Some of my favorite childhood memories are wrapped around special family times—not when on vacation or having a birthday party, but during those occasions when each family member stepped out of the busyness of their world and truly connected with those who share the same home.
From the time I was eight until I entered high school, we lived in a rural part of Maryland. Losing electricity happened fairly often. We were well equipped to deal with the outages—potbelly stove for cold weather, plenty of goods my mother had canned from her garden, and several kerosene lamps. So we had warmth, food, and light. What more could a family need?
Games! Fast-paced, easy ones, where the goal is laughter, not winning.
During those times when the television was as dark as the night, we’d clear the kitchen table, set a lantern on it, and start a board game. Not having electricity caused everyone to naturally shift his or her normal routine.
The most fun part of those evenings was having our parents’ undivided attention. Parents are often so busy being parents that the children miss out on seeing their true personality—the one that shows up when Mom goes out to lunch with her girlfriends or when Dad and his buds are on the golf course.
My parents grew up during the Depression, so seriousness and responsibility was a huge part of who they were. I only caught rare glimpses of the person behind the busyness.
Game night, which only arrived when the electricity went out, helped shape my thoughts about life. It became a tiny seed that affected me so much it’s even seen throughout the Sisters of the Quilt series.
The Old Order Amish, like the ones I write about, live without electricity all the time.
Do I want to live like they do? With much respect to them, I say, “No, thank you.”
Do the Amish want to live as we do? With much respect to Englischers, the Amish I know say, “No, thank you.”
We’d each have to give up things we cherish. But there are common denominators within both traditions: like our determination to try to protect our family and keep them as a priority.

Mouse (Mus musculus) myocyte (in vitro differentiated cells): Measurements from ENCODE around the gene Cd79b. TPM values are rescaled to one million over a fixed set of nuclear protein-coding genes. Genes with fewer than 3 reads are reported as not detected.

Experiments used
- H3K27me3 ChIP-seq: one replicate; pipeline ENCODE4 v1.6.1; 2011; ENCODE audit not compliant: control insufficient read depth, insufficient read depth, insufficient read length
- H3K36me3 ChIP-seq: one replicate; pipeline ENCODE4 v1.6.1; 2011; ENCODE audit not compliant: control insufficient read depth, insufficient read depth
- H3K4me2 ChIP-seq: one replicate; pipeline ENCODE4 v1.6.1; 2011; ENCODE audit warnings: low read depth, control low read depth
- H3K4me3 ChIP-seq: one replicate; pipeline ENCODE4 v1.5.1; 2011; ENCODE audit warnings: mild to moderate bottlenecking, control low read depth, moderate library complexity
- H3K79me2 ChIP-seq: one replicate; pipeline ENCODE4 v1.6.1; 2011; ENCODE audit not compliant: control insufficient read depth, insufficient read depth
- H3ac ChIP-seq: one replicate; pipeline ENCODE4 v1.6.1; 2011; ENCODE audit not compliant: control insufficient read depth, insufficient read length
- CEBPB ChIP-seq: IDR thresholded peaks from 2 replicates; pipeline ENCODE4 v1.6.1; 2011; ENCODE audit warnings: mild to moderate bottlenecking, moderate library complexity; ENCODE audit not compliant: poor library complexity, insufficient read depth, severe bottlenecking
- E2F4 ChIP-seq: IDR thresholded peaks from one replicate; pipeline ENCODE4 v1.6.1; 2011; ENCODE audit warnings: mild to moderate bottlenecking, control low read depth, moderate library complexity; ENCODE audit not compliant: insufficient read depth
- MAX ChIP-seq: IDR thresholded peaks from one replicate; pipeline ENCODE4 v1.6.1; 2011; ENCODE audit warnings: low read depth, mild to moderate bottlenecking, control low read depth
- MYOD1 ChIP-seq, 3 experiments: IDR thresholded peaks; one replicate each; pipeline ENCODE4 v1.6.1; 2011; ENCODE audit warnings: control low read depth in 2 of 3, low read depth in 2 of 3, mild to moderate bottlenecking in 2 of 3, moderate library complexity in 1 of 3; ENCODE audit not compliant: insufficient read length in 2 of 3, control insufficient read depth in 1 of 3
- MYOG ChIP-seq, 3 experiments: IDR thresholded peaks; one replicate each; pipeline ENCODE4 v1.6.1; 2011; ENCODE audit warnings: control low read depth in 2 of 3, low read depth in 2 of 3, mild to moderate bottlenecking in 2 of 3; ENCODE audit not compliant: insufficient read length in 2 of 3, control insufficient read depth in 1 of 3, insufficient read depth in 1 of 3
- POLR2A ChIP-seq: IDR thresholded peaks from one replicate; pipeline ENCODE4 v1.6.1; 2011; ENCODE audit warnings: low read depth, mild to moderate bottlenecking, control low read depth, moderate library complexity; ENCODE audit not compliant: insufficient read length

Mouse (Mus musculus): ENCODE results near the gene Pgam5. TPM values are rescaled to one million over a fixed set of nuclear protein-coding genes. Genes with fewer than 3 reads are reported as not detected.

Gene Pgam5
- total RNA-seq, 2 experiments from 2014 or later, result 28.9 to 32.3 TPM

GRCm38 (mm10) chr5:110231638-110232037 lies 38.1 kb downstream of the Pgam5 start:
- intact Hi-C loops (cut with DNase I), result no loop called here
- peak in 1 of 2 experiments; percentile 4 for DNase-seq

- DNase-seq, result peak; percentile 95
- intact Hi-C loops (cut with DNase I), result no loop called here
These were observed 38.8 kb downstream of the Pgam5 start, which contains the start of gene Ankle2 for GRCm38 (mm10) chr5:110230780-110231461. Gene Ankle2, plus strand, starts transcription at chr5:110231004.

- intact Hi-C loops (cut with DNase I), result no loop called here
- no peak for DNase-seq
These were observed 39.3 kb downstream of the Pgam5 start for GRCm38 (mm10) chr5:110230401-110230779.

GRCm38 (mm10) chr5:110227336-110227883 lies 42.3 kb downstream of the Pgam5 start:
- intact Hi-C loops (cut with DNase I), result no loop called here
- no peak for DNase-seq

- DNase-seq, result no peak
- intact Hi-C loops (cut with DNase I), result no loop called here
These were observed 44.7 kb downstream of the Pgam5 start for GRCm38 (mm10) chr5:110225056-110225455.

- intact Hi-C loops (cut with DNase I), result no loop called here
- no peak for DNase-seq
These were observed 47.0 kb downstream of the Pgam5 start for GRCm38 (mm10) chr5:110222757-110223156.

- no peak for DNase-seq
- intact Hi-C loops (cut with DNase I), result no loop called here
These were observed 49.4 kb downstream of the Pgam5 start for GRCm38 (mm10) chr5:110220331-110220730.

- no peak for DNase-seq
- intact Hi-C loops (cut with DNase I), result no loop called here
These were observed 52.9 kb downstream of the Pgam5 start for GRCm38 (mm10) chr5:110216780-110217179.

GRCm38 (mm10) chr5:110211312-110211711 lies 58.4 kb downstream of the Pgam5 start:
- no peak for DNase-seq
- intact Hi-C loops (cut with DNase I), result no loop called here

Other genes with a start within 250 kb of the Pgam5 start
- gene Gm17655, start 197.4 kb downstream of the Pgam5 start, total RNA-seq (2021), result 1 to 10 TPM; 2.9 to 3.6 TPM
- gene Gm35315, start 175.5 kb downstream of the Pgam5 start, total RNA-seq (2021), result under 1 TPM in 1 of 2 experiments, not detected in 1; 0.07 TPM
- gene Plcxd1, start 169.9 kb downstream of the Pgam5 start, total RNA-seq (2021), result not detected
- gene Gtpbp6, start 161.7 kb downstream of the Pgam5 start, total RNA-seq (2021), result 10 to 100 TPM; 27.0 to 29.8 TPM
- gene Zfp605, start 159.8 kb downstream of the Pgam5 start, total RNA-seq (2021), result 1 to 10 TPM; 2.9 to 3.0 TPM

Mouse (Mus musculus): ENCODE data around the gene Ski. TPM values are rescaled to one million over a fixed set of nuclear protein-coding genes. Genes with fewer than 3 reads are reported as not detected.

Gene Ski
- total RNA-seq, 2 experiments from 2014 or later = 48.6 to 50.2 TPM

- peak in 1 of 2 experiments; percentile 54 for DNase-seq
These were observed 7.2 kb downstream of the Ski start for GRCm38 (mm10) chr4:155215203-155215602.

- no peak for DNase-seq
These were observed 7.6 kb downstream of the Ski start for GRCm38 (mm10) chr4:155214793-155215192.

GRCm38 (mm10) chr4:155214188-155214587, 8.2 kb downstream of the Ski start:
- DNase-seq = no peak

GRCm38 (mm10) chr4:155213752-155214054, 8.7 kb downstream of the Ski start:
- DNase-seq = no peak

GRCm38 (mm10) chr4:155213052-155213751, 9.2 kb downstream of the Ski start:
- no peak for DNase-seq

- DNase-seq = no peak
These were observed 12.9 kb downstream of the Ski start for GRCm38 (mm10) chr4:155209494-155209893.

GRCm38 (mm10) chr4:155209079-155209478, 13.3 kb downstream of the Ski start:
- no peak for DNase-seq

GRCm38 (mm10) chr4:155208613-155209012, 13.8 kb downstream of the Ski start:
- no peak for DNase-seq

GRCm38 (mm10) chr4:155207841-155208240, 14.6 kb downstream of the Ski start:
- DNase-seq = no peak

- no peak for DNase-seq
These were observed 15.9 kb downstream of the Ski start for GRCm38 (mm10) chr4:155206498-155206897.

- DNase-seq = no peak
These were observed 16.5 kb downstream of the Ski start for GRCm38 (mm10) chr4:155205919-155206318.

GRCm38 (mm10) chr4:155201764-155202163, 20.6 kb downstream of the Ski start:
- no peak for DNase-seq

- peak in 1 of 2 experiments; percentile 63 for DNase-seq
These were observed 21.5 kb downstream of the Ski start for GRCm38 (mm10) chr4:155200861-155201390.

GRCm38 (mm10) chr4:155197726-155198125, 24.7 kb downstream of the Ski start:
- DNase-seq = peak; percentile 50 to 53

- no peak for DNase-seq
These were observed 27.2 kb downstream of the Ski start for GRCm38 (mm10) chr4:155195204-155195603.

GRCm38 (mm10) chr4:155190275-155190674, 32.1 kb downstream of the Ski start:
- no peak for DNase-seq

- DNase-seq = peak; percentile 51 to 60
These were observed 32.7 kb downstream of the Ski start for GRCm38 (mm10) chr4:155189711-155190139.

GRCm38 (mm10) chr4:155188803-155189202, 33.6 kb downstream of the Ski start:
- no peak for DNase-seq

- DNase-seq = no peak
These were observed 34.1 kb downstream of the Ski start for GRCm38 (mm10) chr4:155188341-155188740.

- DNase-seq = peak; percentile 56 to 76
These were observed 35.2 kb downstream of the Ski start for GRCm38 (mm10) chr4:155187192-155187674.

With that in mind, I’m going to post several entries over the next few weeks about how the Amish celebrate Christmas. (Is it too early to talk about celebrating Christmas?) Perhaps you’ll be reminded of things you did as a child and want to have a night or two of that with your own family. Or maybe you’ll find something new that you’d like to incorporate into your family traditions.
Here are some ways to keep Christmas simple:
A. Plan ahead. (In that sense, it is not too early to think about Christmas.)
B. Keep the plans simple.
C. Have a variety of easy-to-do choices.
D. Enjoy the fruits of your thoughtfulness.
E. Only snap a few photos for nostalgic purposes. (Sometimes parents ruin what should be relaxed family downtime by making everyone aware that they’re constantly “on stage.”)
Although I love a good game of Monopoly when there is time and the players are of a certain age, it isn’t for the easily distracted.
Spoons is played with just a deck of cards and a handful of spoons. For directions, go to http://en.wikipedia.org/wiki/Spoons
Dutch Blitz (The Amish love this one.)
Pictionary (There’s even a junior version!)
Chutes and Ladders
Game of Life
Those are just some of the games I could think of easily. I’d love to hear more, as well as special things you’ve done that have made a family memory.